EIGHT WAYS TO QUIT SMOKING
Even though everyone is completely aware of how detrimental smoking is they still continue to engage in it and put themselves and those around them in danger. Many try to quit but do not see it through to the end and fall back on their smoking habits. Smoking is a form of addiction and trying to quit after years and years of smoking can be very difficult because your body is in a way ‘dependent’ on nicotine for stressrelief and relaxation. But there is some good news for everyone trying to quit; Nancy Rigott (director of the Massachusetts General Hospital Tobacco Research and Treatment Center) has advised to approach it in a two-pronged manner. She emphasizes the use of both behavioral therapies and medication. It’s never too late to quit and no matter what your age. This article will give you some useful tips on how to quit smoking.
1. Maintain A Smoking Diary
The arduous journey of quitting the habit starts with you and your willpower. You have to be strong and constantly reaffirm that you can do this! Record your smoking pattern, keep track of how many times you smoke in a day. Do not be vague, set down short term goals and the plans leading up to them. Remember, you cannot quit smoking in one day, it is a gradual process. Keep reducing the number of cigarettes one by one until it becomes a habit and does not feel forced. Keeping a smoking diary will help you understand what kind of social environments you tend to associate with smoking, whether you are a heavy or social smoker. This is the first step to help gain perspective on the type of therapies you should adopt in order to quit smoking.
2. Know What Triggers You Into Smoking
Identifying and mapping triggers can help you set alternatives to every trigger. People often turn to cigarettes when they are sad, angry, lonely or panicked. Your peers might trigger smoking or you may be conditioned to (out of routine) to crave a smoke after meals or when tired. When you are surrounded by people who smoke do not given into peer pressure and simply inform that you are trying to quit. If the post-meal urge to smoke kicks in, restrict yourself! Replace it with a delicious and healthy dessert, fruits or even a gum. Switching to non-alcoholic drinks can also reduce the chances of smoking.
3. Foods Which Help You Quit Smoking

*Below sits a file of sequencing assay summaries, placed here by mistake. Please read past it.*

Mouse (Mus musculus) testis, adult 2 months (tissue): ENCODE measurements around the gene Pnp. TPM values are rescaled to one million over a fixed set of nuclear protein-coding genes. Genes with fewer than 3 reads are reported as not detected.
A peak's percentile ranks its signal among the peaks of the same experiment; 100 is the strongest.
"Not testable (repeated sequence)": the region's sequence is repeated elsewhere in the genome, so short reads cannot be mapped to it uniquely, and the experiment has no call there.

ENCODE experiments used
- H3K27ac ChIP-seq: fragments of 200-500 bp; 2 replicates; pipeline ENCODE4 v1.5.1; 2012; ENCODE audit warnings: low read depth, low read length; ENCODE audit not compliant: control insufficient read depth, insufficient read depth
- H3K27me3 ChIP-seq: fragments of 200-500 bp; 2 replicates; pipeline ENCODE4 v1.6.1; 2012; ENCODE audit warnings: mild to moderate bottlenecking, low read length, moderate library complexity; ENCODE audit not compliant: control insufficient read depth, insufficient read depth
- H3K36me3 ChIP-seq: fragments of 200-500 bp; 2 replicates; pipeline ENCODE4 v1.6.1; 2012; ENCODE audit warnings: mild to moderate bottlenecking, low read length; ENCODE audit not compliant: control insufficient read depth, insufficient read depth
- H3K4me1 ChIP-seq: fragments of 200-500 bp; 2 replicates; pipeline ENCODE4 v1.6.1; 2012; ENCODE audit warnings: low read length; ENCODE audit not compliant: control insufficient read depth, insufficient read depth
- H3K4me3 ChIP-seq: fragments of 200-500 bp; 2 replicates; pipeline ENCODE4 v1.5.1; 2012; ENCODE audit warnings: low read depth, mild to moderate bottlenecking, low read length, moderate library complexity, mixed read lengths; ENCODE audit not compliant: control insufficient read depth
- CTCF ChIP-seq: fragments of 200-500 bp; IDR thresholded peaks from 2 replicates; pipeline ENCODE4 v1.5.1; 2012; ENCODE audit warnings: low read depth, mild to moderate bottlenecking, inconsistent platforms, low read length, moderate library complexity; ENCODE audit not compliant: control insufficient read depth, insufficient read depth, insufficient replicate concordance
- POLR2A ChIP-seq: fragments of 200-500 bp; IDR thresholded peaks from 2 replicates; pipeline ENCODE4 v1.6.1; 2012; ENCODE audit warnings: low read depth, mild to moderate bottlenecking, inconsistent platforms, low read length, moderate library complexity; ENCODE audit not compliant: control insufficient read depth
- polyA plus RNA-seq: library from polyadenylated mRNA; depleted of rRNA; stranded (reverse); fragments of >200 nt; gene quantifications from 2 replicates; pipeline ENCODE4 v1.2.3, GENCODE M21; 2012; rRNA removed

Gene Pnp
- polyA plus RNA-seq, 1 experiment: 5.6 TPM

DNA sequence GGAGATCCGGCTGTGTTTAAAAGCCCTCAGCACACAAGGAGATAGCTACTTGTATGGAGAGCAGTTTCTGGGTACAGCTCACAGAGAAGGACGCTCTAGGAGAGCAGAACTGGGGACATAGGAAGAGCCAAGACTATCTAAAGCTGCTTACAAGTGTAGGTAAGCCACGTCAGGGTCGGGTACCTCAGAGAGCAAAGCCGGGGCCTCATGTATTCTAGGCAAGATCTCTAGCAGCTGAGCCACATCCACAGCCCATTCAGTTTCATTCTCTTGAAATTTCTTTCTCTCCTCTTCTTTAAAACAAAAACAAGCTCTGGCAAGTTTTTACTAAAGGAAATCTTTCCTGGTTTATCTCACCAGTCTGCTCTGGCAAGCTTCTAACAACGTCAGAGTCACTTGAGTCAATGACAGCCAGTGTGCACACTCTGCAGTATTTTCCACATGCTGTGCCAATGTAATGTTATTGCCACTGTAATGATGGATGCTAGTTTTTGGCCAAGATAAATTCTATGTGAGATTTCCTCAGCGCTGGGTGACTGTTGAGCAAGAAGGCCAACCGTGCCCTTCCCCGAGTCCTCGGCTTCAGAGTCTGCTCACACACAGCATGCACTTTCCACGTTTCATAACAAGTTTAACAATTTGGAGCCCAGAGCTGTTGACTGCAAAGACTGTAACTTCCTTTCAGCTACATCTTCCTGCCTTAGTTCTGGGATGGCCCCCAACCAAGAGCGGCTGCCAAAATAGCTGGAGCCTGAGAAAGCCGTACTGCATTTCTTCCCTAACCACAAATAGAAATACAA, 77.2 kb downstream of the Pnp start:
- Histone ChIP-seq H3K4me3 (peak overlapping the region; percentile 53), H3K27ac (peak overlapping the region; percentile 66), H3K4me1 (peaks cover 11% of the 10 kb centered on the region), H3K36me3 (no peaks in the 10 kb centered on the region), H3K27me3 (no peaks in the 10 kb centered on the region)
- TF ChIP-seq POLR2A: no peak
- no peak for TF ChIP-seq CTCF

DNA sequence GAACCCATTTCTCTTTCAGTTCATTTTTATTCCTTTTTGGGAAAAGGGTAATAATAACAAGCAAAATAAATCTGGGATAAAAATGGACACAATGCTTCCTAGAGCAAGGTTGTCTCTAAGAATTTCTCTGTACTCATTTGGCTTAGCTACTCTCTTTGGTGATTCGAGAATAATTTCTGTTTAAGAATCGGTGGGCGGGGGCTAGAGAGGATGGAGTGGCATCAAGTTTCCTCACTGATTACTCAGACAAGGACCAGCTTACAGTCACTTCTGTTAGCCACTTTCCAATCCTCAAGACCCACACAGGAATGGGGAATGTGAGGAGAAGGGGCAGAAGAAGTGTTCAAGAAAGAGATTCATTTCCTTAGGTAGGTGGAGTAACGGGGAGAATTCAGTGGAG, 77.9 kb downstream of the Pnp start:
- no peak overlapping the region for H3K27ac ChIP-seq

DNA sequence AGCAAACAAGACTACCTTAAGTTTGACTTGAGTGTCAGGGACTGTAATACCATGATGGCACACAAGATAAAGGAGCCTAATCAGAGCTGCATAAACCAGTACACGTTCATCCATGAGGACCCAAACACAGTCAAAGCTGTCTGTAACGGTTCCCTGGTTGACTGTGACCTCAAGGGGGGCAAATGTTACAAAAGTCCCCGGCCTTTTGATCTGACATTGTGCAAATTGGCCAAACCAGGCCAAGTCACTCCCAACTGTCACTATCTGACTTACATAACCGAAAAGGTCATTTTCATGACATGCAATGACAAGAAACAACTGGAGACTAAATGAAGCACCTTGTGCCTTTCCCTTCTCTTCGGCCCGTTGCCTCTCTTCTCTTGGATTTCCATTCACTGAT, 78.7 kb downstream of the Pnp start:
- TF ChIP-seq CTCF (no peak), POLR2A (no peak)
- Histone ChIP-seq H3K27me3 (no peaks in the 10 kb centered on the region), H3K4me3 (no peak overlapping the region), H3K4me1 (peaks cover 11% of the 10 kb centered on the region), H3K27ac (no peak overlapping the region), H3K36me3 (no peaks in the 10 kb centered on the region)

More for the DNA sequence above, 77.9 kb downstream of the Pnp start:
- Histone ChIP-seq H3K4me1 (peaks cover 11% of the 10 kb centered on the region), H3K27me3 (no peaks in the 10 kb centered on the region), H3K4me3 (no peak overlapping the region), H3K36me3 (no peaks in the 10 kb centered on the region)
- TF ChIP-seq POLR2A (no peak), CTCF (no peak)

Certain foods can reduce your craving for a cigarette. Smoking damages the neuroreceptors in your mouth and dulls the sense of taste. Within two weeks of quitting, the taste buds go back to functioning normally. A protip is to grab a glass of milk every time you hanker for a cigarette; the taste of milk worsens the taste of cigarettes and it will prevent you from smoking. Frozen grapes and cinnamon sticks are other alternatives. Trying to quit opens you up to sugar cravings and frozen grapes are perfect to quench those. Sucking on cinnamon sticks gives a good strong taste for a long time. Cinnamon sticks can also be replayed by carrot and celery sticks. The key is to keep your hands and mouth occupied to simulate the action of smoking. Consider adding fibrous food such as beans and oatmeal to your smoke-free diet. Eat meals packed with all the food groups and drink lots of water.
4. Medication and Therapy
If you are an avid smoker who has failed several attempts to quit; consult a physician and join a therapy group. USFDA has approved anti-smoking treatments such as nicotine replacement therapy which is characterized by replacing the nicotine found in cigarettes with that found (in very low doses) in medically approved nicotine gum, nasal sprays, patches, inhaler, patches, lozenges, etc. This eases patients out of tobacco nicotine dependency and addiction. Some non-nicotine medication includes Bupropion and Varenicline; to be used on prescription for a short term.
Exercise makes your body produce endorphins and keeps smoke cravings at bay. Even a five-minute workout, a brisk walk or a short yoga session contributes a lot to keep you off cigarettes.
6. Alternative Methods
Hypnosis, acupuncture, behavioural therapy and motivational therapies have been very beneficial in helping smokers quit. Hypnosis puts you in a relaxed state and makes resolving to quit easier. Acupuncture is one of the oldest techniques which triggers the release of endorphins and relaxes the body, thus managing nicotine withdrawal symptoms.
7. Surround Yourself With Non-Smokers
Surrounding yourself with people who do not smoke will keep you temptation under check. These people will positively influence you to give up smoking for good and keep your habits in control.
8. Coping With Nicotine Withdrawal
Cessation of smoking gives way to symptoms of nicotine withdrawal which can last for a few days to weeks. Everyone experiences different symptoms such as insomnia, tremors, restlessness, anxiety, fatigue, constipation headaches, difficulty in concentration, etc. You can seek support from peers, keep your mind busy, try mental relaxation techniques etc. Don’t worry if you slip, stop yourself from the moment things start to go downhill. Learn from your experience and don't hesitate to ask for help.